By Shayna Bryan, Intern & UAB Community Health & Human Services Student
Eat a balanced variety, enough of the good stuff, not too much of the other stuff. If the principles of a healthy diet are so simple, why do so many dieters fail? Maybe our perspective is to blame.
As discussed previously, your diet is everything you eat over your entire life, so changing your diet is more akin to changing your lifestyle. The best diet is one you can stick to; one that embraces the rhythms and changes of life. The most restrictive diets demand total compliance and encourage a cult-like devotion. These severe restrictions, such as those that eliminate whole categories of food, make it harder to comply and easier to give up. It sets us up for failure. While someone can give up tobacco or alcohol, we still have to eat every day of our lives.
Small changes, slowly incorporated over a long period of time, are the best way to ease yourself into a healthy diet. Here’s how you can do it:
- Set realistic goals that you can achieve
- Set yourself up for success, not failure!
- Take an honest look at what your current habits are and look for ways to make changes
- Example: I currently drink about 20 oz of water a day, my new goal is to drink 40 oz a day.
- Reduce, instead of remove
- It’s not necessary to eliminate certain things from your diet, especially if you like them. Look for the balance.
- Example: I currently eat fast food 5 times a week, my new goal is to reduce that to 3 times a week. Eventually I will work towards eating fast food only once a week.
- If you didn’t meet your goals, set new more achievable goals! Failure is an opportunity to learn and improve, not proof that you can’t do something.
- Example: I previously drank a case of soda (24) every week, so I set a goal to reduce that to 1 soda per day (7 per week). I didn’t meet that goal, so my new goal is to drink half a case (12) of soda per week.
- Try new things!
- New foods, new techniques, new cuisines!
- Living life to the fullest isn’t meant to be about endlessly cutting back, so neither should your diet. You might surprise yourself with what you find and how your tastes change!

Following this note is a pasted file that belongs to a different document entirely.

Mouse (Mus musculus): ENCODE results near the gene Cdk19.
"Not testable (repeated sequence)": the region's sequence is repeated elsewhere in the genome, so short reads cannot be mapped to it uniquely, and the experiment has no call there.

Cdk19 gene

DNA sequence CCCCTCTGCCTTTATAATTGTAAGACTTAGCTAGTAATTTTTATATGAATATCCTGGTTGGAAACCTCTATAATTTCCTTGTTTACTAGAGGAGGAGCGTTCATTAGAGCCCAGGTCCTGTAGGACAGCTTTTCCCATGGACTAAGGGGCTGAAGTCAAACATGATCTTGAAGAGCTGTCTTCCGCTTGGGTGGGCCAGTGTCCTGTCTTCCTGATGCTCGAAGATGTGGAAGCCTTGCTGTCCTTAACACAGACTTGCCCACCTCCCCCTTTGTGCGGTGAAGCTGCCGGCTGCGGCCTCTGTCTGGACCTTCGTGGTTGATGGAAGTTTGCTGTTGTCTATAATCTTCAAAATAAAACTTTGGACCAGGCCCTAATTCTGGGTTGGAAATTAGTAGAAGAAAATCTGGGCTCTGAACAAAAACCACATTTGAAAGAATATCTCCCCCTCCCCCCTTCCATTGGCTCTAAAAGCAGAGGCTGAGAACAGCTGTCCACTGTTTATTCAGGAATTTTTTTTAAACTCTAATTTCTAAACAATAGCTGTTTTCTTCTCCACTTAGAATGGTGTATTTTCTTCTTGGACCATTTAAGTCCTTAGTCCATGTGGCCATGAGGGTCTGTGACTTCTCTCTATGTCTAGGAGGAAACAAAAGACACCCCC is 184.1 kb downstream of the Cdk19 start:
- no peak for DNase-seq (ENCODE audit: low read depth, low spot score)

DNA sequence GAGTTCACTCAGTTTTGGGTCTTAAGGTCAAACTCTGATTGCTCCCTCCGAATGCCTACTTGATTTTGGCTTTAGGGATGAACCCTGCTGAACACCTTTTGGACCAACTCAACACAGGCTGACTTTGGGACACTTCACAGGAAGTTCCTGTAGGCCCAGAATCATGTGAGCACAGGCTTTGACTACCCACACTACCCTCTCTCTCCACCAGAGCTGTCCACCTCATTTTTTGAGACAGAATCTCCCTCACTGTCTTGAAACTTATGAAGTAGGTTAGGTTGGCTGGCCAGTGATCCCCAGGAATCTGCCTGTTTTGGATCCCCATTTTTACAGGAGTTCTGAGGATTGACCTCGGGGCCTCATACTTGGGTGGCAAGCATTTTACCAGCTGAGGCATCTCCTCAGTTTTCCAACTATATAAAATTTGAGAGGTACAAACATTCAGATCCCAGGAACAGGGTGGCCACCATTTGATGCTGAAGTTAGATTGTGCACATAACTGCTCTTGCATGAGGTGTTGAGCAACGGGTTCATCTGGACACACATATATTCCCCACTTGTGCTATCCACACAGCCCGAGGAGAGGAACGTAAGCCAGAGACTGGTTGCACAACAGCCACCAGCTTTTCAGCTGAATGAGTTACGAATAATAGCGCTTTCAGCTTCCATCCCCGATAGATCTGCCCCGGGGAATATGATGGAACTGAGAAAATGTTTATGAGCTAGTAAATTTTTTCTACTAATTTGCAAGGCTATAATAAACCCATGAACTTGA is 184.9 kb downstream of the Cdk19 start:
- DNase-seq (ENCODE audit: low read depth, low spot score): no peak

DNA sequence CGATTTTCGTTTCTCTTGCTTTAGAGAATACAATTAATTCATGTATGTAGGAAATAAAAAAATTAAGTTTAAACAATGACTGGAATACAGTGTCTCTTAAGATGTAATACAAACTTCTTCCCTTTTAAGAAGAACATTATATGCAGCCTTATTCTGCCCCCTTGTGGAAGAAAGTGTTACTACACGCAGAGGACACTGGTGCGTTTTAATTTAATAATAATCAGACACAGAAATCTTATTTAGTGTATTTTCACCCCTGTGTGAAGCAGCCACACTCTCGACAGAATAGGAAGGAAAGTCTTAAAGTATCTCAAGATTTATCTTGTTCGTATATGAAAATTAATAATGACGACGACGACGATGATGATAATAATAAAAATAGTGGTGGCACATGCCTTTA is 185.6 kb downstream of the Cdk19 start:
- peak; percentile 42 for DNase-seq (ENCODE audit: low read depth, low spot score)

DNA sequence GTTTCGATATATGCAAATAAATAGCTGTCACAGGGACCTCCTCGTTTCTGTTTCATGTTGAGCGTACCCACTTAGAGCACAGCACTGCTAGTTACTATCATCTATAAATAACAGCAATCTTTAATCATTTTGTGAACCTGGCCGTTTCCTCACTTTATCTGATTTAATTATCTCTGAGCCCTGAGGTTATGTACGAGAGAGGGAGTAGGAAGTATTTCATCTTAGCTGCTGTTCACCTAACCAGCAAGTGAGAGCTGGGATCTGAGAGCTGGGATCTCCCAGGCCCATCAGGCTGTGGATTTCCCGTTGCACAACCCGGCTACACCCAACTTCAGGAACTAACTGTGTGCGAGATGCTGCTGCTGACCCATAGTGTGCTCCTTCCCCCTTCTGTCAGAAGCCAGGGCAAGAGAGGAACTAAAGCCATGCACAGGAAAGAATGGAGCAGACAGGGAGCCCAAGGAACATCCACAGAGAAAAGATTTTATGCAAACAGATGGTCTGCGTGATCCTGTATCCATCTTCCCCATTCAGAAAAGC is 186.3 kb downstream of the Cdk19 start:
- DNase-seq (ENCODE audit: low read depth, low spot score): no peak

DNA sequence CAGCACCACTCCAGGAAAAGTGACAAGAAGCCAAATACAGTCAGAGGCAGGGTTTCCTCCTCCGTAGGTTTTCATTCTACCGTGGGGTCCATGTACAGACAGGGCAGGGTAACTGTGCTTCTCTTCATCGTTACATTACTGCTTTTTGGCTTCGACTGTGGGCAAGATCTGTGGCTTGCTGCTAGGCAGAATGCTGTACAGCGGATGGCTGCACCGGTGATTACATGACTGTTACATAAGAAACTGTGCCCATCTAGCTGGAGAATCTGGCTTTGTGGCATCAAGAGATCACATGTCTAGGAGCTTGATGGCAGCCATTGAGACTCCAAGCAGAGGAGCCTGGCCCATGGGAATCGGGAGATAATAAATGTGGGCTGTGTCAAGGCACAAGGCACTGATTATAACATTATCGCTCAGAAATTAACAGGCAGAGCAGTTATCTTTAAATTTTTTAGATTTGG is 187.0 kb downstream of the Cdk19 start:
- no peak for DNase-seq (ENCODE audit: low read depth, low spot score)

- Example: I didn’t like brussel sprouts until I tried roasting them, now they’re my favorite go-to green veggie.
Love Yourself and Keep Going
Our stumbles in life do not undermine our previous efforts. Days of self-love and indulgence are part of a healthy lifestyle, both in mind and body. It’s easier to eat dessert in moderation if you don’t view it as a breach of contract. These cycles of adherence are a natural part of living. If we consider the long term, that your diet will be defined by what you consume over a lifetime, maybe we’ll have an easier time sticking to healthy eating and won’t see a failure as the end.
Sources and Further Reading:
Calorie Restriction and Fasting Diets: What Do We Know? (n.d.). Retrieved from https://www.nia.nih.gov/health/calorie-restriction-and-fasting-diets-what-do-we-know
Freedhoff, Y. (2014, November 17). No, 95 Percent of People Don’t Fail Their Diets. Retrieved from https://health.usnews.com/health-news/blogs/eat-run/2014/11/17/no-95-percent-of-people-dont-fail-their-diets
Godman, H. (2018, January 24). How fast should you change your diet to lose weight? Harvard Health. Retrieved September 20, 2021, from https://www.health.harvard.edu/diet-and-weight-loss/how-fast-should-you-change-your-diet-to-lose-weight
Mayo Clinic Staff. (2019, January 9). 8 steps to a heart-healthy diet. Retrieved from https://www.mayoclinic.org/diseases-conditions/heart-disease/in-depth/heart-healthy-diet/art-20047702